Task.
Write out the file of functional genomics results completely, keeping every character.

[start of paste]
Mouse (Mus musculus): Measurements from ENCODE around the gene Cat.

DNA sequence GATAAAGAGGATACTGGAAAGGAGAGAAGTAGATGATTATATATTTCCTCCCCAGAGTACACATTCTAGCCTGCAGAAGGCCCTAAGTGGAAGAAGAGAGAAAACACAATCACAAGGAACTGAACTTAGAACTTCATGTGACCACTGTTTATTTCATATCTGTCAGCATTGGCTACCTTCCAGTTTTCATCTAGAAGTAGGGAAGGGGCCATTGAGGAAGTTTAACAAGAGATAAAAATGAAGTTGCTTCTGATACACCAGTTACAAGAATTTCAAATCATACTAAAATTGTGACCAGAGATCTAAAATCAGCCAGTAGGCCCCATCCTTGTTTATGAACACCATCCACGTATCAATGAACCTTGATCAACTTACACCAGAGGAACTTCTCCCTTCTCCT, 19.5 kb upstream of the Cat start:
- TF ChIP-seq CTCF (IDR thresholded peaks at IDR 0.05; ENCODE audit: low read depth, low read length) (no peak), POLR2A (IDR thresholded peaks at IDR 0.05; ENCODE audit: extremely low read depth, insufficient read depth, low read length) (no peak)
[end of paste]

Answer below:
Mouse (Mus musculus): Measurements from ENCODE around the gene Cat.

DNA sequence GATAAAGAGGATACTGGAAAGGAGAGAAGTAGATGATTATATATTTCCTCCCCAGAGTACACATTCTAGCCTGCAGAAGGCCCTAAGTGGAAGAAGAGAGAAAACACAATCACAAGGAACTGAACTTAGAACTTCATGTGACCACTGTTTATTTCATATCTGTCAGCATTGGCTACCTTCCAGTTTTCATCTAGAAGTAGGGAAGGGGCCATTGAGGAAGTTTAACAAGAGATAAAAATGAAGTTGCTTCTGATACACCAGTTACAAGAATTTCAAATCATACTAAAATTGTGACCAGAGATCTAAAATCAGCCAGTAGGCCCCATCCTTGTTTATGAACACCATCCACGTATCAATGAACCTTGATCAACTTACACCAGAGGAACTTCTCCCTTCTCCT, 19.5 kb upstream of the Cat start:
- TF ChIP-seq CTCF (IDR thresholded peaks at IDR 0.05; ENCODE audit: low read depth, low read length) (no peak), POLR2A (IDR thresholded peaks at IDR 0.05; ENCODE audit: extremely low read depth, insufficient read depth, low read length) (no peak)